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Business development is everybody’s business

By Dalene Bloom

It’s been heard before: “Everyone in your firm is a marketer.”

But what does that mean? What should individual staffers do?

The answer for each person is dependent on his or her role in the firm and on its marketing needs at a given time. Each person can contribute more, however, if the firm’s leaders ensure marketing activities are driven by clear goals and approaches.

Make a plan, share it and lead it

It’s surprising how many firms don’t have well-defined objectives, at least beyond the vague concepts of “get more work” and “make more money.” Because of this, it’s not so surprising how many firms lack solid plans for how they will attain more work. Even among firms that manage to write such plans, many never are truly implemented.

Firms that thrive, particularly professional services firms, typically share their marketing objectives and plans with all employees, from technical personnel to client managers to the front desk support person. Their principals let all employees know that marketing is a top priority for everyone in the firm.

From the get-go, they help staffers understand what each person does in terms of marketing and business development and how their work affects day-to-day business and long-term goals.

Some have all-staff meetings to help the entire team understand the firm’s services or products and let them know the team’s depth of knowledge, expertise and experience. Some take a more thorough step of communicating individually with each staff member about steps they can take personally to enhance marketing and business development.

The receptionist, for example, can strive to remember client faces and names and then address callers and visitors in a more personal, welcoming way. Project managers can improve project profiles by writing about unusual or particularly challenging elements of projects, rather than just providing lists of technologies or materials. And everyone can connect their LinkedIn profiles to the company’s page. A firm’s owners also might encourage staffers to pay attention to rumors they hear and articles they read about potential projects, and to share that information with senior marketers.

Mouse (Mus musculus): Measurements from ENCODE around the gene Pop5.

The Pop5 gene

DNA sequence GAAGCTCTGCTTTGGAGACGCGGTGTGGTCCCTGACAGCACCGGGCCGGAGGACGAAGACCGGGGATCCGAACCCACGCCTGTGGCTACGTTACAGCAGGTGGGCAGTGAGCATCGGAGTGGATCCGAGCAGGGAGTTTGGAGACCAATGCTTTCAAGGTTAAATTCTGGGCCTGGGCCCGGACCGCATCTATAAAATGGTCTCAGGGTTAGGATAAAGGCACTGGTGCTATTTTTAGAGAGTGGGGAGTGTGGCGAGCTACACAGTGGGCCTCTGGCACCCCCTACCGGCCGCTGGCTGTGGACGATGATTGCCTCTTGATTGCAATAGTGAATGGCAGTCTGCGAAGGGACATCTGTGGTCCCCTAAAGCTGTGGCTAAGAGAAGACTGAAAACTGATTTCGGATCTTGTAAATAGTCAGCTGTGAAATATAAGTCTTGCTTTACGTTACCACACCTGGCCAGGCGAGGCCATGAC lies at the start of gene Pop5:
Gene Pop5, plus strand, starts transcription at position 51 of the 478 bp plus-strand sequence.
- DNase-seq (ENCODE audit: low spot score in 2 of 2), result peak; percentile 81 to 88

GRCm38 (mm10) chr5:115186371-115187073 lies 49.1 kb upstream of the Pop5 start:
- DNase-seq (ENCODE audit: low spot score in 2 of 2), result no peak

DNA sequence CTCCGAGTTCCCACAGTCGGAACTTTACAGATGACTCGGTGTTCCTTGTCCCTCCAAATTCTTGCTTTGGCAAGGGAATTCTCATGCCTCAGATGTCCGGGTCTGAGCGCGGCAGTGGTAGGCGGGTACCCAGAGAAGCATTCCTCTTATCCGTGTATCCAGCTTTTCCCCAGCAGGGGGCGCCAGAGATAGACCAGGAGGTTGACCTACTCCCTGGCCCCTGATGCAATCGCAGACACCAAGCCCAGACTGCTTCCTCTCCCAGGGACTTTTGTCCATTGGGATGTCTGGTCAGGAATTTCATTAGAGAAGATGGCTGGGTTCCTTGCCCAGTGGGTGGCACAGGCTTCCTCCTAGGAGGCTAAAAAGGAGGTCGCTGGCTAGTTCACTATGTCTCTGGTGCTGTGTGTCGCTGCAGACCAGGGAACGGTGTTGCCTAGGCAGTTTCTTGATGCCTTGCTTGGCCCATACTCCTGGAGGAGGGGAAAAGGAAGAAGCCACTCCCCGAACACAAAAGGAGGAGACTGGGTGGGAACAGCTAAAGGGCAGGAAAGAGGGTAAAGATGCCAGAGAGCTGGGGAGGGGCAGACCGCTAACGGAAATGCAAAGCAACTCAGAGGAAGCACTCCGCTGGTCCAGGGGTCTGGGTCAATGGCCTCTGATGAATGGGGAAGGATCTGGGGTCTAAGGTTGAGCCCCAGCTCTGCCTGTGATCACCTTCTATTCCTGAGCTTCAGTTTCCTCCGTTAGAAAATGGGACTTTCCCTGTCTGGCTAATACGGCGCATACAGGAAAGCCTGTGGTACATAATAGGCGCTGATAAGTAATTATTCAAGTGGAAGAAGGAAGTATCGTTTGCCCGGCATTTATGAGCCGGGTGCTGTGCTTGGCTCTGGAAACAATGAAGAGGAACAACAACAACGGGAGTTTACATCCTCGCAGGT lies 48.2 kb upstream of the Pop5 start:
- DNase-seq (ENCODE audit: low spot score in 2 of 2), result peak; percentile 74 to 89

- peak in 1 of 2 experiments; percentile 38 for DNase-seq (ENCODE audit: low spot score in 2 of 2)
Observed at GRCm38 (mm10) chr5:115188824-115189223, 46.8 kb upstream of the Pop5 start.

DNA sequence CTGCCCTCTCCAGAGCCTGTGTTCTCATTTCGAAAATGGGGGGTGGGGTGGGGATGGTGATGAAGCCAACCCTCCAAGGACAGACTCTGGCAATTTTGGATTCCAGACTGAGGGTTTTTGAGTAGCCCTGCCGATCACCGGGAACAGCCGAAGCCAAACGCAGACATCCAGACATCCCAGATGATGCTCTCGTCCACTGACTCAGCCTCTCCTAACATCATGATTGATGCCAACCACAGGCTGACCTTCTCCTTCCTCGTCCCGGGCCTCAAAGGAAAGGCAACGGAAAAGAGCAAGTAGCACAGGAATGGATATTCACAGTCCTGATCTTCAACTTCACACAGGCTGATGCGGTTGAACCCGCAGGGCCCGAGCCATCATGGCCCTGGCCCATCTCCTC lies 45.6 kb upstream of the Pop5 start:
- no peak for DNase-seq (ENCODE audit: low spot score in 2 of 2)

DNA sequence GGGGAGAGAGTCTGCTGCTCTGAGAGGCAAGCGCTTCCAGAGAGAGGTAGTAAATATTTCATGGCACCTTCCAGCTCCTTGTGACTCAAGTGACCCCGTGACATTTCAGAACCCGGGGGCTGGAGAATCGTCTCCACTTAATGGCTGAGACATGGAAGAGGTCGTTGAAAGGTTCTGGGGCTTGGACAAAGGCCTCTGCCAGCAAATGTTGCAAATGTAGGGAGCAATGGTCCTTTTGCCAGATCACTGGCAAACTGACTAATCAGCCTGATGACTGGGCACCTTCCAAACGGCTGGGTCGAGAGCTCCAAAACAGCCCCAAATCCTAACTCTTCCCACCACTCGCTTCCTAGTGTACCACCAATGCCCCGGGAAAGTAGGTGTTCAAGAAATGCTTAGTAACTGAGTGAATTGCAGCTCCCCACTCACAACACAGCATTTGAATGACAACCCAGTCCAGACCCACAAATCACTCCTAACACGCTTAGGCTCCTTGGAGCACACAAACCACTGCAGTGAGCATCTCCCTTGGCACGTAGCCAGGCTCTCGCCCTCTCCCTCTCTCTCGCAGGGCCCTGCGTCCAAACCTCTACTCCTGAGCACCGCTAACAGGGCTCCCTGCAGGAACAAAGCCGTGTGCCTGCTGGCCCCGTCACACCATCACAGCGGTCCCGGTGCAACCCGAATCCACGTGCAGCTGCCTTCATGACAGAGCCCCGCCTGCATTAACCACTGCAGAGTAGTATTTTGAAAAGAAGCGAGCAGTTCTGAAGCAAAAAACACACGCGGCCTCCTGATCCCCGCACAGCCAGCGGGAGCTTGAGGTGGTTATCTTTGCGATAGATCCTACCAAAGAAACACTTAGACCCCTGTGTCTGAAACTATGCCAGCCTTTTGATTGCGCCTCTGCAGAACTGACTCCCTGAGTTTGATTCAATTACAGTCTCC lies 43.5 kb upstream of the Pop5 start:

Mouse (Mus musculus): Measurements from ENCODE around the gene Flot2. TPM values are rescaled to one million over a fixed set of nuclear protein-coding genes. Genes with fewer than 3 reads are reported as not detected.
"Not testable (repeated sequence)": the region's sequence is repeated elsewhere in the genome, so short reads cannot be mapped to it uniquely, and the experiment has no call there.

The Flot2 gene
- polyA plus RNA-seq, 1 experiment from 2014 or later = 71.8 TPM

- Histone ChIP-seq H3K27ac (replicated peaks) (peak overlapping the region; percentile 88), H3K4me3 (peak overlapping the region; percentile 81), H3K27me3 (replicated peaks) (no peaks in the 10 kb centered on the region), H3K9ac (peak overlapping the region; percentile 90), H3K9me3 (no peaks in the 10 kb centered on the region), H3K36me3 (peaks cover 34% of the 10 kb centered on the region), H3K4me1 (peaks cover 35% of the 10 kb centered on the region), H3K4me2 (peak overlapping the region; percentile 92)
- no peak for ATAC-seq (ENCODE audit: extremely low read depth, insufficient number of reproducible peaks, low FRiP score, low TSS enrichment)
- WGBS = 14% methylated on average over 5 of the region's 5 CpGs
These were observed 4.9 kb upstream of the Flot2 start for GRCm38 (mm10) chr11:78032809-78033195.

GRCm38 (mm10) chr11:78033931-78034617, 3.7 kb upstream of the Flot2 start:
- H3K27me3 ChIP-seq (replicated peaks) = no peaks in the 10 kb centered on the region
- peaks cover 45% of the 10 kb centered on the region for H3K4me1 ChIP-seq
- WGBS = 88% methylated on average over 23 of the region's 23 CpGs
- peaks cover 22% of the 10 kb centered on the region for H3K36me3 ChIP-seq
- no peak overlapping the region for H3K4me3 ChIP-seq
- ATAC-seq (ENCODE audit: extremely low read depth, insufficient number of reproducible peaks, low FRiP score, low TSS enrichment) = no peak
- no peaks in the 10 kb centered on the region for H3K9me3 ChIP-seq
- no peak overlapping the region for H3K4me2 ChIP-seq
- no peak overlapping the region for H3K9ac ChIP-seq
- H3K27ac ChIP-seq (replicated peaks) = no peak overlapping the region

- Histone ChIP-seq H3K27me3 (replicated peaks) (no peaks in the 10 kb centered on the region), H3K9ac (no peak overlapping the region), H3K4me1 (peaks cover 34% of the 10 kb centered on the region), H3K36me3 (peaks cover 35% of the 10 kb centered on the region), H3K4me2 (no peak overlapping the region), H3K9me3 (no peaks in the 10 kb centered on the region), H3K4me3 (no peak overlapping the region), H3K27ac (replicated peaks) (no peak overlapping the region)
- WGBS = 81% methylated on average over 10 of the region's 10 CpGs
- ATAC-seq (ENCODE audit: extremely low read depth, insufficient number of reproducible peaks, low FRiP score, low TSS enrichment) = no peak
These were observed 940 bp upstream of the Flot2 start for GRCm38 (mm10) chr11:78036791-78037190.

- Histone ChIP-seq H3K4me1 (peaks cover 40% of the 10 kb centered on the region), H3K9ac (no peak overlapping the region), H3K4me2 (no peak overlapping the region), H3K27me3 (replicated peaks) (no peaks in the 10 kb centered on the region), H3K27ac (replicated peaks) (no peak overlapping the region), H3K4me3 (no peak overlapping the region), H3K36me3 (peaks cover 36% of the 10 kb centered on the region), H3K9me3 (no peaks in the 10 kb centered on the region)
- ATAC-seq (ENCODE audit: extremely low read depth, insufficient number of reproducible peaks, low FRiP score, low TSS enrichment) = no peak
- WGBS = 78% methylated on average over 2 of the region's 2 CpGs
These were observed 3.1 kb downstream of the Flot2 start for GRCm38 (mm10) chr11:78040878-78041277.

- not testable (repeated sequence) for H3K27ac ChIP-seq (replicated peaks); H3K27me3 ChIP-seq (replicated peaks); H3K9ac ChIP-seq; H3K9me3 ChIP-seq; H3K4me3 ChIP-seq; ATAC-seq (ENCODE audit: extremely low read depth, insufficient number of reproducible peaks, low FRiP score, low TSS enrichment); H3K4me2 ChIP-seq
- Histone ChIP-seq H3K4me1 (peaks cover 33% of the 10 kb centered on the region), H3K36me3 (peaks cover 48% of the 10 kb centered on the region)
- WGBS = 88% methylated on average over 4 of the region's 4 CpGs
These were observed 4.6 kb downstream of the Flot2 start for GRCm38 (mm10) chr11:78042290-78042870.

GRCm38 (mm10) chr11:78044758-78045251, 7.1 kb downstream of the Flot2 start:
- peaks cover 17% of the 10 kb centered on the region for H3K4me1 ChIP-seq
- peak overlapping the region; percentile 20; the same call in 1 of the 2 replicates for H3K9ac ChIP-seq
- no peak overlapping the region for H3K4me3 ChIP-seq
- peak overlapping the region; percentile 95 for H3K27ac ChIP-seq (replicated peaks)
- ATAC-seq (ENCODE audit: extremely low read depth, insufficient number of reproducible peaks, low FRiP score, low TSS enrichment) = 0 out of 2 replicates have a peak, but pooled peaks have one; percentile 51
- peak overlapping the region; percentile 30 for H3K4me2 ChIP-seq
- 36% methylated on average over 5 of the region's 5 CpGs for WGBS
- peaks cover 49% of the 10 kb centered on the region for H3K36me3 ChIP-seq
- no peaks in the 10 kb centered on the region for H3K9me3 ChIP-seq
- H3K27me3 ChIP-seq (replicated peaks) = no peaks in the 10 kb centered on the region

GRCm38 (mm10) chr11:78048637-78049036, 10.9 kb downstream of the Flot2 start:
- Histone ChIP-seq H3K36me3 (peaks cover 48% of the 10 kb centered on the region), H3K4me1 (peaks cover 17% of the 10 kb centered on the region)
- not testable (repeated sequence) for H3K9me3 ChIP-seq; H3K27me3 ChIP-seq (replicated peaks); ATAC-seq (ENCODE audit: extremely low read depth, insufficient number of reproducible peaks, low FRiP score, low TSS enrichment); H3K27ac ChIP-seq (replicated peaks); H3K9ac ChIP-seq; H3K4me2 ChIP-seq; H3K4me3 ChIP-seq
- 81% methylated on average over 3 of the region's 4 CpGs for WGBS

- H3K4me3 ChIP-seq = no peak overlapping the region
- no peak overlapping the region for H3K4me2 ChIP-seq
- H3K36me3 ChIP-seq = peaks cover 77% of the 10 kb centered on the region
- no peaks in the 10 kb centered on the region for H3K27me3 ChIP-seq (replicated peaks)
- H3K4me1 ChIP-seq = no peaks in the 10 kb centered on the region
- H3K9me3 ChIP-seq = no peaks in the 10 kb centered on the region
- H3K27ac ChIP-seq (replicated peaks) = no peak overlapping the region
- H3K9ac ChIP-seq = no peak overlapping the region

Firms that actively communicate about marketing also tend to send marketing-focused emails to the staff, providing updates about the firm’s marketing activities, wins and losses, and any lessons learned along the way. They also incorporate marketing reports into all-staff meetings and constantly, in different ways, ask for feedback or ideas for marketing.

Keep the mindset of “clients first”

The majority of new work generally derives from existing or past clients and referrals. It results from nurturing the client relationship, giving outstanding service, seeking feedback and – one important aspect often left out – staying in touch. Everyone in the firm can have a hand in putting the client first, from a project manager calling to ask about work quality, to a finance person taking the time to explain paperwork, to a junior team member being pleasant on the phone and in email.

And everyone can adopt better listening strategies, learning what the client wants to know rather than what the firm wants to sell. With such information, they’ll be far more likely to hear “This is really useful” rather than “Quit bugging me!”

In short, involving everyone in marketing and business development provides fresh eyes and perspective on the firm’s sales process. They also help create unity within the firm, promote a consistent message and increase efficiencies across the organization. This adds value to the brand.

Dalene Bloom is the marketing and office manager for Precision Construction, a division of Hoffman Corp. Contact her at dalene-bloom@hoffmancorp.com.

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